Well that's Intel's advantage covered, what about the actual drive? Earlier Intel drives were always built around an Intel-designed and built controller (the chip that allows the computer to communicate with the NAND memory chips where all your precious data is stored), but the 530 uses a Sandforce controller (though the firmware it contains is tweaked by Intel and passes through their legendary validation process). Sandforce was the new-kid-on-the-block in the SSD world, and had built itself a reputation for producing fast but temperamental controllers, when Intel made the surprise announcement that they would use these controllers in their consumer SSDs. This fusion of Sandforce controller and Intel know-how and validation has produced a drive which can trade punches with the Samsung 840 Pro for speed, but benefits from Intel's industry-leading reliability.

The final aspect which I would be remiss in excluding is NAND, and the fabrication node at which the NAND chips are produced. Yes, I'm well aware that many of you who had made it this far have now also given-up on this review, but it's important, honest. NAND chips have a limited life span; they can only be written to a finite number of times before they fail. This is bad; but worse still is that as manufacturers shrink the chips (to make them more efficient and cheaper to produce) the life span of these chips reduces. The early SSDs had read/write lifespan of some 50,000 cycles, but the latest generation of chips can last as little as 1000 cycles before failure. In reality NAND with even only 1000 r/w cycles will out-live the average PC (though not by much) if only used lightly. For the 530, Intel have cherry-picked the best of their MLC** NAND for this drive, giving it greater endurance than most consumer drives, and allowing them to offer a 5-year warrantee. For more demanding consumers with a data-heavy workload (video/photo editing etc), more robust SSDs with r/w lives in the 3,000 to 5,000 range (such as the Intel 530) are a requirement, not just a luxury.

If you value your data (and your time), and /use/ your computer, the Intel 530 may be the drive you are looking for.

N.B. This drive (at least the one that I received) is an OEM*** version. The drive itself is a normal Intel 530, but it is supplied in a simple brown cardboard-box with absolutely no accessories (not even screws). I will not deduct any points for this as no accessories are listed in Amazon's description, but OEM drives should explicitly be listed as such.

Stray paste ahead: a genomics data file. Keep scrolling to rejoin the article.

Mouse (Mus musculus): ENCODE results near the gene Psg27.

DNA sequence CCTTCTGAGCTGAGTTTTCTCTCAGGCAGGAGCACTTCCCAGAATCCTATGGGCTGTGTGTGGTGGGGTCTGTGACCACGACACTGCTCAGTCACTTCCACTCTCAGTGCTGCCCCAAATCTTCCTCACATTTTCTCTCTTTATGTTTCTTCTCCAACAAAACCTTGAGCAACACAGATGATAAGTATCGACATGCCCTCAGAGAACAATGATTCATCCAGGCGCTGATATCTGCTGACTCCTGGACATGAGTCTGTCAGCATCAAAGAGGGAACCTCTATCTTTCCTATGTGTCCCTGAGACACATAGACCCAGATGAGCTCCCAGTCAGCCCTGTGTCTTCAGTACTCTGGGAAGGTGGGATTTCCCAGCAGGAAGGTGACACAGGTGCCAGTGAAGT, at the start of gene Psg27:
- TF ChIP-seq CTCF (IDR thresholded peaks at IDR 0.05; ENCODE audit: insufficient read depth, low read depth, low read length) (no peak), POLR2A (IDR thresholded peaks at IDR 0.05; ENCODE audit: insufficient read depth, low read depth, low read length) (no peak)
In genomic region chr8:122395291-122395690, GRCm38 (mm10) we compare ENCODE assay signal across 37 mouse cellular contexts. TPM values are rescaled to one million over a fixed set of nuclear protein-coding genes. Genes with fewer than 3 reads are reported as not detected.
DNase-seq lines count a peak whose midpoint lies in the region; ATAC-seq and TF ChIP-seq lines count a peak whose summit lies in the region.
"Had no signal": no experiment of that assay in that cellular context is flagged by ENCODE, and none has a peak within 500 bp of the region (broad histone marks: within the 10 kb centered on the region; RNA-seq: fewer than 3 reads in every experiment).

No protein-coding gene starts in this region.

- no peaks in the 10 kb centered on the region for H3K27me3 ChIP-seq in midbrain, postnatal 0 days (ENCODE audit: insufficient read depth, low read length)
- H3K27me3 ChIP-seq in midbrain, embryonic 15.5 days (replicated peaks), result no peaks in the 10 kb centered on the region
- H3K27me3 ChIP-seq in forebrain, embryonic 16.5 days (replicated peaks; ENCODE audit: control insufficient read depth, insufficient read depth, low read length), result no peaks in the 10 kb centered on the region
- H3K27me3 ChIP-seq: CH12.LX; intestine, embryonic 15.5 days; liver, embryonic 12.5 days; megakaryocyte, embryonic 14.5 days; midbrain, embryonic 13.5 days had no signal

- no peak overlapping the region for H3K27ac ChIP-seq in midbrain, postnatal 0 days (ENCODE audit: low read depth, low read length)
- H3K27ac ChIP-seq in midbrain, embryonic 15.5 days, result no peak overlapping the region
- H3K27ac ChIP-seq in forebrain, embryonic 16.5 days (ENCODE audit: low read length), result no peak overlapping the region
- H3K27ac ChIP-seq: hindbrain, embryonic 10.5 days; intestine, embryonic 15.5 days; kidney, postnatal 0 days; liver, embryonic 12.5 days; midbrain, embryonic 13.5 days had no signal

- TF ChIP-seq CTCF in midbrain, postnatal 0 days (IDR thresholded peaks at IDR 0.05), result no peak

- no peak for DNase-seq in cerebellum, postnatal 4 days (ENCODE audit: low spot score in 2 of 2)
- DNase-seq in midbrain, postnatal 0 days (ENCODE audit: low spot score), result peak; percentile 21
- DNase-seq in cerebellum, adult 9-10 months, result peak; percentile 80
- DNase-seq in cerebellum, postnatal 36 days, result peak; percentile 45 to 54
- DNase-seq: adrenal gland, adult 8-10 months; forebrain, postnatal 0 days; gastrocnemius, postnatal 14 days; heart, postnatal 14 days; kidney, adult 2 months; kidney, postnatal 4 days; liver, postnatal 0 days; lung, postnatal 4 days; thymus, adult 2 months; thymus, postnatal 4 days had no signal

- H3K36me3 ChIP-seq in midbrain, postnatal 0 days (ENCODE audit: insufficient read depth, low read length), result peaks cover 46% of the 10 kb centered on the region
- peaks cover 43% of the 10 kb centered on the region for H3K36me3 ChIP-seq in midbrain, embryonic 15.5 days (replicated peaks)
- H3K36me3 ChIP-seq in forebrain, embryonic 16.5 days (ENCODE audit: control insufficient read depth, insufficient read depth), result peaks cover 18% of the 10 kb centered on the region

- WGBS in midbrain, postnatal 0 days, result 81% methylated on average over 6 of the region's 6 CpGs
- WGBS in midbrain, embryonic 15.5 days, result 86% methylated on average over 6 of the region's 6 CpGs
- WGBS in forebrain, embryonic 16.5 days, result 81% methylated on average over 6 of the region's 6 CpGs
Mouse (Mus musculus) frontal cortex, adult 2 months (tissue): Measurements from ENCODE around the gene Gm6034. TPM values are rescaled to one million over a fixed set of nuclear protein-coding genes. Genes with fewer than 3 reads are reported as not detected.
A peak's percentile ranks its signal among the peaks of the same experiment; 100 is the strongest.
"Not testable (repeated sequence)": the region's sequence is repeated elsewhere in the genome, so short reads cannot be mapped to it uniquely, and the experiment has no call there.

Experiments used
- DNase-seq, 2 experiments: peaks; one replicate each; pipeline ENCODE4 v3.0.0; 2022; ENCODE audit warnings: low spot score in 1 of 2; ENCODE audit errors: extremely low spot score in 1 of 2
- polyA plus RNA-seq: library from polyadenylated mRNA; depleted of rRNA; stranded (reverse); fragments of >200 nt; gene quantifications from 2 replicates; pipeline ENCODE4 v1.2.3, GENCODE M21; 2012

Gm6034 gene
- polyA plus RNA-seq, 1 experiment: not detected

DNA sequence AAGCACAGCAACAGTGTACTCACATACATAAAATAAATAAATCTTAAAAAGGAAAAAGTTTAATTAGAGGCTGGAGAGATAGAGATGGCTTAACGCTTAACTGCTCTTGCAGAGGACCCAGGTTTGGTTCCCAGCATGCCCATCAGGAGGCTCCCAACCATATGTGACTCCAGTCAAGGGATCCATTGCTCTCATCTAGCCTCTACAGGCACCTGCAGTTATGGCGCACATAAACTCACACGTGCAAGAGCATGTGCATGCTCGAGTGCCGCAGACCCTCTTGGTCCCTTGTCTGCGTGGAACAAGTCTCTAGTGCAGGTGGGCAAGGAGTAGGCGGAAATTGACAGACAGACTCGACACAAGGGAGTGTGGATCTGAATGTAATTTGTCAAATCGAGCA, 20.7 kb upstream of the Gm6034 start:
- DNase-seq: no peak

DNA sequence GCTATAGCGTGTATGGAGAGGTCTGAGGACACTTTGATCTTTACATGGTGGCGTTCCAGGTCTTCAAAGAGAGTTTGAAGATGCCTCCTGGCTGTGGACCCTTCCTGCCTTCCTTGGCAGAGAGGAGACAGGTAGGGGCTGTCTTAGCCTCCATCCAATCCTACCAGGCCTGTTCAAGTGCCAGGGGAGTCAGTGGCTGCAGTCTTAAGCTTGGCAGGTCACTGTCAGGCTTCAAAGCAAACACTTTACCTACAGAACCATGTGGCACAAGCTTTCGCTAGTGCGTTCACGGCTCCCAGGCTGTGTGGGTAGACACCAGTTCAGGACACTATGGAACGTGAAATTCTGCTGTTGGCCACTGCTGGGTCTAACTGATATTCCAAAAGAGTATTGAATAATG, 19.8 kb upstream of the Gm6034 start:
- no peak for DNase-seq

* Integrated Circuit
[...]
*** Original equipment manufacturer
Comment Comment (1) | Permalink | Most recent comment: Feb 19, 2015 10:26 AM GMT


Kingston Technology 60GB Solid State Drive V300 2.5-inch SATA 3
Kingston Technology 60GB Solid State Drive V300 2.5-inch SATA 3
Price: £35.37

877 of 904 people found the following review helpful
1.0 out of 5 stars WARNING! Reduced performance of newer drives, 30 Jan. 2014
Verified Purchase(What is this?)
[...]

Tests are showing the newer V300 drives are performing at less than half the speed of the earlier V300s. Kingston are using inflated results from benchmarking software which is sympathetic to the dynamic data-compression used by the SandForce controller in the V300 to claim that the new drives still meet their "on the box" performance claims. Whilst technically correct, the real-world performance of the newer drives is significantly reduced compared to the earlier versions of the drives.

The Kingston V300 in its initial form (as I purchased four months ago) was a genuine five-star product, but this new incarnation (along with the associated deception) is simply a mediocre SSD trading off the reviews of the original drive.
Comment Comments (38) | Permalink | Most recent comment: Jun 12, 2016 12:53 PM BST


Lexar Professional JumpDrive S23 16GB USB 3.0 (100MB/s) Retractable Design Flash Drive Memory Stick - Teal
Lexar Professional JumpDrive S23 16GB USB 3.0 (100MB/s) Retractable Design Flash Drive Memory Stick - Teal
Price: £9.86